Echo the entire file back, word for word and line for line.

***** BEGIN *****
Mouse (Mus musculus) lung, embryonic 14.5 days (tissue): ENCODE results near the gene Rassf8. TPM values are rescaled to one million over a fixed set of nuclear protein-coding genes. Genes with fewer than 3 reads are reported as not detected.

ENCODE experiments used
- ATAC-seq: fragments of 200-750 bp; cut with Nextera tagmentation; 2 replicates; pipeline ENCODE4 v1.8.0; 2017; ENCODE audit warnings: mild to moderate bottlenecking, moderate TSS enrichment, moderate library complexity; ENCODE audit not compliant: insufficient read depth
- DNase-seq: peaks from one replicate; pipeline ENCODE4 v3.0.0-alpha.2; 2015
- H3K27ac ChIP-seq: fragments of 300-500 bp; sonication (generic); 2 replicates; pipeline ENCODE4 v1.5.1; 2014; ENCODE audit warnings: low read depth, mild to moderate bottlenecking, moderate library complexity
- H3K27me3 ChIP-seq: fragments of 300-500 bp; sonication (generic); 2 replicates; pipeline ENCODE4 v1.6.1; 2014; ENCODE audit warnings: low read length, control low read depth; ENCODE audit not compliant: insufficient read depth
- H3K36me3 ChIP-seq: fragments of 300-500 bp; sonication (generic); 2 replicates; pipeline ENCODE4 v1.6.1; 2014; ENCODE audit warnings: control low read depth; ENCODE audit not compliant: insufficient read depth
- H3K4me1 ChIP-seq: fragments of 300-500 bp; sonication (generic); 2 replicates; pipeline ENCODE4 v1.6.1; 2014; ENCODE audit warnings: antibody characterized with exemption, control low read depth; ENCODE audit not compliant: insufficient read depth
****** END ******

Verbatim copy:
Mouse (Mus musculus) lung, embryonic 14.5 days (tissue): ENCODE results near the gene Rassf8. TPM values are rescaled to one million over a fixed set of nuclear protein-coding genes. Genes with fewer than 3 reads are reported as not detected.

ENCODE experiments used
- ATAC-seq: fragments of 200-750 bp; cut with Nextera tagmentation; 2 replicates; pipeline ENCODE4 v1.8.0; 2017; ENCODE audit warnings: mild to moderate bottlenecking, moderate TSS enrichment, moderate library complexity; ENCODE audit not compliant: insufficient read depth
- DNase-seq: peaks from one replicate; pipeline ENCODE4 v3.0.0-alpha.2; 2015
- H3K27ac ChIP-seq: fragments of 300-500 bp; sonication (generic); 2 replicates; pipeline ENCODE4 v1.5.1; 2014; ENCODE audit warnings: low read depth, mild to moderate bottlenecking, moderate library complexity
- H3K27me3 ChIP-seq: fragments of 300-500 bp; sonication (generic); 2 replicates; pipeline ENCODE4 v1.6.1; 2014; ENCODE audit warnings: low read length, control low read depth; ENCODE audit not compliant: insufficient read depth
- H3K36me3 ChIP-seq: fragments of 300-500 bp; sonication (generic); 2 replicates; pipeline ENCODE4 v1.6.1; 2014; ENCODE audit warnings: control low read depth; ENCODE audit not compliant: insufficient read depth
- H3K4me1 ChIP-seq: fragments of 300-500 bp; sonication (generic); 2 replicates; pipeline ENCODE4 v1.6.1; 2014; ENCODE audit warnings: antibody characterized with exemption, control low read depth; ENCODE audit not compliant: insufficient read depth